A very dynamic discussion on "instructing the basics" subject developed. The Australian way of doing things differs a lot from the European one. Our group consisted of people from different origins and backgrounds. We had people who learned to fly in Germany, UK, Poland and of course the land of OZ. The basic attitude in this country is to keep things easy and simple to attract more interest in gliding. Learning by doing is the preferred way. It works in most cases but in my humble opinion aviation doesn't always tolerate shortcuts.

I was trying to make a point on the importance of some basic theoretical preparation prior to the practical part and was really amazed by the resistance I encountered. Our group of about 20 clearly split into 2 parties: the "you gotta do some studying" and the "you'll figure it out as you go" group. To clarify again, I'm not talking about spending weeks and months over books with no reference to the practice. All I want to say is that there has to be some homework done up front to ensure better understanding and therefore a quicker and safer learning process.

The student learns in his first flight to keep up the speed and not go to slow. Why? The answer: "because you'll get killed" is not an answer. He also gets to know not to go to fast. Why? Does the same silly answer apply? To recover from a spin he is told among other things to push the stick forward. Why when the nose is all the way down and the glider is approaching the ground quickly? Wasn't it the other way around: stick forward houses get bigger, stick back they get smaller? Why is it different this time? What about the weather, airspace, instruments ... I could multiply examples like that for hours but this is not the point. The perception of a student in flight is very limited and in the early stages sometimes close to or even exhausted.

Saying that making a student read a book or attend a lecture could scare him off gliding is the silliest explanation one can come up with. Maybe a person who is not able to read or listen and understand shouldn't be learning to fly in the first place? There will be more much serious challenges up there anyways. Maybe it's not the books or lectures but us, ignorant instructors, who scare people off this beautiful sport?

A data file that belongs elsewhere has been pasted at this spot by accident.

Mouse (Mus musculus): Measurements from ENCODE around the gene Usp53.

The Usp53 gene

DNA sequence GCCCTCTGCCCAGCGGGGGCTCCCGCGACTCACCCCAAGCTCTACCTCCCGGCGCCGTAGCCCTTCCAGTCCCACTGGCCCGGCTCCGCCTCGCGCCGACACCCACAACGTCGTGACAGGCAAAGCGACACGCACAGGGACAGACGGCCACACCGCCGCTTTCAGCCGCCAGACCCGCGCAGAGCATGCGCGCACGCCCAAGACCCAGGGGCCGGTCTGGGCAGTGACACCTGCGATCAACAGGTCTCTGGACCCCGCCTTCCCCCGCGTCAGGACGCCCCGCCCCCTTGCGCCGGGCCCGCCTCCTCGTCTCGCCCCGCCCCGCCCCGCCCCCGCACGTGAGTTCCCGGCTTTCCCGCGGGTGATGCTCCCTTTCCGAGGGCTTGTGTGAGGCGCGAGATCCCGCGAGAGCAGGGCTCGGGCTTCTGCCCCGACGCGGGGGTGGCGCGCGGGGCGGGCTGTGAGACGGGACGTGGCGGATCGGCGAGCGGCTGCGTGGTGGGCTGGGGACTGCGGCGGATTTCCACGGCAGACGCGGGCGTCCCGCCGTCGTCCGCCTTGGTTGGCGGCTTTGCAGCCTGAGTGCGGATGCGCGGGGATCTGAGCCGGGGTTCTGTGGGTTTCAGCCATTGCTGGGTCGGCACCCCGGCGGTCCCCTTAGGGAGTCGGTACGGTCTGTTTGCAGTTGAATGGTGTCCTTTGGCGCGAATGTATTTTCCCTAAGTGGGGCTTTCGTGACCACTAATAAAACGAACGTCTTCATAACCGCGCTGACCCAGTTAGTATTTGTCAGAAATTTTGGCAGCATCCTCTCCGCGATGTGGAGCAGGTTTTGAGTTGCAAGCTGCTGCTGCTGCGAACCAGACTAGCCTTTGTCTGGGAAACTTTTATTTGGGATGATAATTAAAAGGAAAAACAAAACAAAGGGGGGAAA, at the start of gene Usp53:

You can teach a monkey how to move stick back and forth to make a glider take off and landing in ideal conditions. What you can't teach it though, is to quickly find an appropriate and knowledge based solution in an unexpected situation. Giving your student a package of good presented theoretical knowledge is giving him a chance to safely enjoy the sport for years to come. I wouldn't want to be in a situation where I would think: "maybe if I had explained that to him, he would be able to get out or even stay out of that trouble".

There is this famous saying:

"The emergencies you train for almost never happen. It's the one you can't train for that kills you"

Having the knowledge and understanding can help you figure something out to save your precious butt should an emergency occur... It's no warrant of course but a chance.

There is one last thing I'd like to point out and I will probably gain few new enemies.
Having a closer look at the IGC pilot ranking and several world championships results makes me think. The top pilots are usually originating from countries where theory courses have to be absolved prior to the practical part. It might be a part of the process of reaching the top levels.

In the end it's not that complicated at all :-)